And so I am a very lucky man. And so are we all, fellow Spurs fan, fellow Pounder. We are very lucky people. Because now last year's loss, one that many of us felt keenly as a devastating ending, can be seen as merely the beginning of an unimaginably satisfying season. Did it have to happen that way? No. These things are not destined. Sometimes a loss is just a loss. But it did happen, in storybook fashion. A year ago, no fan of any other team would have wanted to trade places with us. Today, we're the envy of the sports world. Game 6 has been converted, transformed forever into the beginning of Championship 5. The ultimate sports example of second chances has happened to us and to our team.
So enjoy this, my friends. We are lucky. Yes, we've paid our dues, but what we got in return is even better than we deserve. For the Spurs and their fans, it's Easter Sunday and everything's beautiful.
Summing it All Up
It's the greatest ride I have ever had as a sports fan, bar none. Even surpasses the time my high school won the Texas 5A state basketball championship in 1982. (Go Chargers!) I think I can safely say that no matter what happens for the rest of my life, I will never see another season like this one, with all the layers of story surrounding it. I don't know about you, but I feel like the happiest, fattest, most utterly satisfied sports fan on the planet right now.
I only hope that the Spurs players are having none of it, and are already getting back their hunger for next season. Who knows, maybe Boris will pull a Patty and come back in the best shape of his life. What would Pop say about that trunk?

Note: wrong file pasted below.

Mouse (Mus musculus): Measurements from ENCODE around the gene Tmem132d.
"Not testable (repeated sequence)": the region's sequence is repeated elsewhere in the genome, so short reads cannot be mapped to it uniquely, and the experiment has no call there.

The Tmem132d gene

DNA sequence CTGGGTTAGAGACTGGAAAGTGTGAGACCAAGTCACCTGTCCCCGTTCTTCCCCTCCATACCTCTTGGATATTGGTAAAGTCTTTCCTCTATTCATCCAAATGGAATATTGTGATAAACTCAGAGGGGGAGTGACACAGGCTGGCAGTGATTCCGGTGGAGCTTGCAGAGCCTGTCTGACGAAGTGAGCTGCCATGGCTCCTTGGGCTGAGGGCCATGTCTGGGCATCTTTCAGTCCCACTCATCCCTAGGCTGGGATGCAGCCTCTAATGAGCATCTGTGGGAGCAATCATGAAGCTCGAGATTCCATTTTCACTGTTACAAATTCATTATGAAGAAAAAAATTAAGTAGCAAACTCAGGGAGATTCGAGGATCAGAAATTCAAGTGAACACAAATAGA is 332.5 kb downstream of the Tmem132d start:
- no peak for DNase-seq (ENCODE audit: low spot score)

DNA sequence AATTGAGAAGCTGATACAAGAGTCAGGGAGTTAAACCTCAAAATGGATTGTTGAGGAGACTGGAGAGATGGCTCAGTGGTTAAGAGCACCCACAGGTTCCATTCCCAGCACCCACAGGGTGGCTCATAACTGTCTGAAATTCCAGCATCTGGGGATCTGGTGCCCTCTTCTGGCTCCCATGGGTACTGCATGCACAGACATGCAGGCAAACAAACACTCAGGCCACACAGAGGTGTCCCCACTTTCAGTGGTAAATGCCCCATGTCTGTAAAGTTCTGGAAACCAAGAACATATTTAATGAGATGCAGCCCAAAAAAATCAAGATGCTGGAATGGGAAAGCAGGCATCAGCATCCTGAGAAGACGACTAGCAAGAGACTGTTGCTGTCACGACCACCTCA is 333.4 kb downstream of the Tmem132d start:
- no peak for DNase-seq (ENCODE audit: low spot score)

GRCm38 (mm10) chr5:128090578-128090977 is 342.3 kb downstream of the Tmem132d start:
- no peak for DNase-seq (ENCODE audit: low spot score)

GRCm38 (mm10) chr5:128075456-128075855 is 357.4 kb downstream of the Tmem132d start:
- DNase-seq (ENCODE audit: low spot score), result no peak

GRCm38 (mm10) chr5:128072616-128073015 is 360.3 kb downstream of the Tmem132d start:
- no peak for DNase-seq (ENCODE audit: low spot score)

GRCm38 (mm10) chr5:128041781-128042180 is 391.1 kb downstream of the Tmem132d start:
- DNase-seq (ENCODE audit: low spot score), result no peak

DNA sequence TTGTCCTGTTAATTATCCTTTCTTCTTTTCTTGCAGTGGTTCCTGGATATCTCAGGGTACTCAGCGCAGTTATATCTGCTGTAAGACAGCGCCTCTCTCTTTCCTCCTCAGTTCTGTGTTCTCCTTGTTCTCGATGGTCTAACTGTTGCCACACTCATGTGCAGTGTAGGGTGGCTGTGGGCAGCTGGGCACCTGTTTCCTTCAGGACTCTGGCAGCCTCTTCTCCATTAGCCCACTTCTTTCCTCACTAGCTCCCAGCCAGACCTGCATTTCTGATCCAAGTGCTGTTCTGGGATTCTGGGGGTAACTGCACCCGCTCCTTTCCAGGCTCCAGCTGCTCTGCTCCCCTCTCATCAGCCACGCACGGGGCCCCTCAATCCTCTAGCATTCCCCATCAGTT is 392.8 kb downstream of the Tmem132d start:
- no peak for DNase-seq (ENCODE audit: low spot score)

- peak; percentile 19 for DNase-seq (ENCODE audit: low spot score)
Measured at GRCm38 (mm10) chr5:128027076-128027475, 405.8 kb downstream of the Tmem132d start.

But I'm not a player, just a lowly fan. And I'm still lazily basking. To try to keep track of it all, in between sips of championship Choco Tacos and champagne, I made the following back-of-the-napkin list of Spurs accomplishments this season, in no particular order. So, let's see if I got this all straight:
Hip checked Derek Fisher into retirement, and made him cry again in the process.
Earned universal respect and admiration.
Gave my son his first taste of the NBA playoffs when I took him to Game 1 of the Dallas series. Go AJ!
Convinced me that my son is a Spurs good luck charm.
Joined pantheon of greatest teams to ever play basketball.
Surpassed Magic-Kareem-Cooper trio.
Silenced all naysayers.
Made first back-to-back Finals appearances in franchise history.
Made Kawhi Leonard smile for more than three seconds.
Avenged worst loss in franchise history.
Demoralized two-time defending champs.
Fulfilled normally stoic leader's promise of a victory.
Turned cheerleader Patty Mills into vital contributor on a champion and a free agent prize.
Turned has-been Boris Diaw into an unstoppable force.
Made schoolboy friends into co-champions.
Crowned the most diverse basketball team in history.
Created greatest Father's Day ever.
Two words: Cojo Mojo.
Gave Tiago Splitter two poster moments in the Finals. In an oh-so-good way.
Turned Tim Duncan into a spotlight-loving, prediction-making, talk-show-gabbing media hog.
My napkin's full! But maybe I missed a few things. Please add to the list in the comments section, fellow Pounder. What made this championship season special for you?